Activist Tan Zuoren Sentenced to Five Years in Prison for “Inciting Subversion”Comments Off on Activist Tan Zuoren Sentenced to Five Years in Prison for “Inciting Subversion”
(Chinese Human Rights Defenders- February 9, 2010) Tan Zuoren (谭作人), human rights activist and environmentalist, was sentenced today to five years in prison with an additional three years’ deprivation of political rights for “inciting subversion of state power” in Chengdu, Sichuan. According to his lawyer Pu Zhiqiang (浦志强), the court convicted Tan for attempting to organize commemorative activities for the 20th anniversary of the June 4th, 1989 crackdown on the pro-democracy movement, though many believe that Tan was punished for conducting investigations into student deaths in the 2008 Sichuan earthquake. Tan has indicated that he will appeal.
“This punishment is both harsh and unfair,” said Renee Xia, CHRD’s International Director. “Tan’s sentence is a powerful statement of intolerance from a regime which is becoming increasingly hostile towards human rights defenders.”
The Chengdu Intermediate Court announced the verdict in a hearing which lasted less than 5 minutes. Among the crowd of around one hundred outside the courthouse were supporters of Tan’s, members of the Chinese and Hong Kong media, and officials from the US embassy, along with a heavy police presence. Tan’s wife, Wang Qinghua (王庆华), was not allowed to enter the courtroom to attend the sentencing; other local activists, including Xie Yihui (谢贻卉) and Chen Yunfei (陈云飞), were prevented from traveling to the courthouse.
Pu Zhiqiang addressed the crowd following the sentencing and stated that the verdict did not mention Tan’s earthquake investigation. According to Pu, the court declared that Tan’s “crime” involved posting articles online about the 20th anniversary of the June 4th massacre, as well as corresponding and conducting interviews with “hostile foreign forces” such as the exiled student leader Wang Dan (王丹).
Tan’s arrest in March 2009 came as he was in the midst of working on his investigative report into student deaths in the earthquake, and according to a prosecution letter dated July 17, the Procuratorate’s evidence against Tan included speaking with foreign journalists about the May 12 Sichuan Earthquake. Clearly his work in Sichuan played a role in his arrest and charge. For the court to now omit this completely indicates that authorities are seeking to avoid the issue in hopes of dampening the reaction from the domestic and international community. Tan’s sentence could not have been so harsh if it were purely based on his exchanges with overseas dissidents. Regardless, Tan’s actions were well within his rights as a Chinese citizen and deserve full legal protection.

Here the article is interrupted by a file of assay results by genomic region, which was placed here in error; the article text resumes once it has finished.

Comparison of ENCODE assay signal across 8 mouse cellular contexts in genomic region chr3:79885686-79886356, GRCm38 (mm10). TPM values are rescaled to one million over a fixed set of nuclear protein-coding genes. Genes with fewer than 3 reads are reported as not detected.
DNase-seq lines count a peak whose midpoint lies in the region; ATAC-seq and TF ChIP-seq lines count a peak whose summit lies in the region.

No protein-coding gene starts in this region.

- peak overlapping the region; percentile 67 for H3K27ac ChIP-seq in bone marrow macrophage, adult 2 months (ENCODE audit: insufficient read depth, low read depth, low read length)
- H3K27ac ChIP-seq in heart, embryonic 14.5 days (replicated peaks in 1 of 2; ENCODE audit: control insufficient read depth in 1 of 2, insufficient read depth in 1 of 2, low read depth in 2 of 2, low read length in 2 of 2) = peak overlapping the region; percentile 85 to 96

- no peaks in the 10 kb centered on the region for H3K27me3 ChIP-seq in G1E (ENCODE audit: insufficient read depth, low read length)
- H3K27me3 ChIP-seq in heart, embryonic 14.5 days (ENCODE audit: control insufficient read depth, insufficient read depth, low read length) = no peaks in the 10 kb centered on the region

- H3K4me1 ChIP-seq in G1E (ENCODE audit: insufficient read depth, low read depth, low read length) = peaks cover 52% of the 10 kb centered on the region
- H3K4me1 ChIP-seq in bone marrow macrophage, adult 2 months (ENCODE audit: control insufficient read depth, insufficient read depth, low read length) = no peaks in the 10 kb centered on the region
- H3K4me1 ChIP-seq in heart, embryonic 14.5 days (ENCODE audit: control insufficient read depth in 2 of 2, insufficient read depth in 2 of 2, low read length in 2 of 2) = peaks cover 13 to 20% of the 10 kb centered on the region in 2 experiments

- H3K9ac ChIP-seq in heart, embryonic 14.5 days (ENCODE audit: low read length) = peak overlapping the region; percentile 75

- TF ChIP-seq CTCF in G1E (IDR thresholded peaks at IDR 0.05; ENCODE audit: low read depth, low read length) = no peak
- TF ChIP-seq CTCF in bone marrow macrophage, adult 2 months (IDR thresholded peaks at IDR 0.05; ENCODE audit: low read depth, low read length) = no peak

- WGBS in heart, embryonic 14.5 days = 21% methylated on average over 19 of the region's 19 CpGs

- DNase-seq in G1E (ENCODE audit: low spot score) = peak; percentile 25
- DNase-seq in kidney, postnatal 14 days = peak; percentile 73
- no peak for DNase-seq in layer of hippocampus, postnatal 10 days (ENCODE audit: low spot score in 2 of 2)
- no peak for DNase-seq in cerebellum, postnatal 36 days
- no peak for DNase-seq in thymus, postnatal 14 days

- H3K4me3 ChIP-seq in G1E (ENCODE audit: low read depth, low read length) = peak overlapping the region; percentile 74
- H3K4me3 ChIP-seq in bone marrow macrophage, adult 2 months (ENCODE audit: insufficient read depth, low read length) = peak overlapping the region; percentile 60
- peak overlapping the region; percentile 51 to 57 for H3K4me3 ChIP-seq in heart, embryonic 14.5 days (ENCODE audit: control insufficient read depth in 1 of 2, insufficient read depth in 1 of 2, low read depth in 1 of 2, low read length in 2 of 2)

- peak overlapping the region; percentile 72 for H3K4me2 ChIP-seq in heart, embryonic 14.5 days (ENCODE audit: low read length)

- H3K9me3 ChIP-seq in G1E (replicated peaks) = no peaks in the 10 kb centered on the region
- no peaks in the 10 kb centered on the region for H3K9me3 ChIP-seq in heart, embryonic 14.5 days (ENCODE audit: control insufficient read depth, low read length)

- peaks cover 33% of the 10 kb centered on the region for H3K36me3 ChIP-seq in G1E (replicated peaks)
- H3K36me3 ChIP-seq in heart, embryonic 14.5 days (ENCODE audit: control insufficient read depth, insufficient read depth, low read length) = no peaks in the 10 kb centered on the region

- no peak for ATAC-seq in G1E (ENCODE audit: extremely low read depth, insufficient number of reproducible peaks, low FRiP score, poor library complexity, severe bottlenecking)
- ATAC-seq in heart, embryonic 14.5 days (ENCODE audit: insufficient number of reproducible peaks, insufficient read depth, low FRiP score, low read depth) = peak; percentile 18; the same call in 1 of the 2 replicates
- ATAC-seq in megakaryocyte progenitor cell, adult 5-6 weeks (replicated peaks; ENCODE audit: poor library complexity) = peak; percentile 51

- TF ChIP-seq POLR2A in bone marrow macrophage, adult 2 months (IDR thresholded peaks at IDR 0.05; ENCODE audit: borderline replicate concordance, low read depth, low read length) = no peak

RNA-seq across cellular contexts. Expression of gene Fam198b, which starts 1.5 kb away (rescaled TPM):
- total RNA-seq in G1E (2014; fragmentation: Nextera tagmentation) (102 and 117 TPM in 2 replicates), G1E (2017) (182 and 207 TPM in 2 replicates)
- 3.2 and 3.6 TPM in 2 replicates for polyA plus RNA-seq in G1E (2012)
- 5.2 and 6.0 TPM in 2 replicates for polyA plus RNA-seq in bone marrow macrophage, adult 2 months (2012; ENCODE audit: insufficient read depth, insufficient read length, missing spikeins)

CHRD believes that Tan Zuoren has been detained, convicted, and sentenced to prison for expressing his opinions about the crackdown on the 1989 democracy movement and for investigating student deaths in the 2008 Sichuan earthquake. By prosecuting Tan for his expression and nonviolent actions, the Chinese government has violated its own Constitution, the International Covenant on Civil and Political Rights, as well as the 2009-2010 Chinese National Human Rights Action Plan, which promises to protect both citizens’ right to free expression and information as well as citizens’ right to supervise the government.
CHRD calls for the immediate release of Tan Zuoren. The Chinese government must end the suppression of efforts to investigate the deaths of thousands of children in collapsed school buildings during the Sichuan earthquake, and of parents seeking redress for the loss of their children.
Tan, based in Chengdu, Sichuan Province, is a local activist. After the Sichuan earthquake, Tan published a number of commentaries online which were critical of the government. In February 2009, Tan released a proposal calling on netizens to travel to Sichuan Province to compile a list of students who died in the earthquake and to investigate the quality of collapsed school buildings, as well as to assist parents of these children in their fight for justice. Tan had hoped to finish his investigation by the first anniversary of the earthquake. However, he was taken into police custody on March 28, 2009.
Media Contacts for this Release:
Renee Xia, International Director (English and Mandarin): +852 8191 6937
Jiang Yingying, Researcher (English and Mandarin): +852 8170 0237
For more information, please see:
“Chengdu Police and Court Flout Law in ‘Truly Disgraceful’ Trial of Tan Zuoren,” August 13, 2009, https://www.nchrd.org/article/Class9/Class10/200908/20090813040922_16788.html
“Police Bar Public from Attending Trial of Earthquake Investigator Tan Zuoren”, August 12, 2009, https://www.nchrd.org/Article/Class9/Class10/200908/20090813013640_16787.html
“One Year after Earthquake, Silence Imposed on Schoolchildren Deaths, Activists Harassed,” May 5, 2009, https://www.nchrd.org/Article/Class9/Class15/200905/20090505030514_15259.html
The unfinished results of the investigation conducted by Tan and his partner, Xie Yihui (谢贻卉), <谭作人等人就地震死难学生的调查报告>, April 27, 2009, https://www.nchrd.org/Article/Class1/200904/20090427094857_15145.html
“Sichuan Activist Detained before Earthquake Anniversary”, April 1, 2009, /Article/Class9/Class10/200904/20090401142033_14615.html
“A Brief CV of Tan Zuoren” (in Chinese), /Article/Class18/tanzuoren/200905/20090501230753_15228.html
“‘Inciting Subversion of State Power:’ A Legal Tool for Prosecuting Free Speech in China,” January 8, 2008, https://www.nchrd.org/Article/Class9/Class11/200801/20080108225721_7032.html
“Our Children,” a documentary film about efforts to investigate student deaths in the Sichuan earthquake:
“Laoma Tihua,” a documentary film about the experience of witnesses detained during Tan Zuoren’s trial: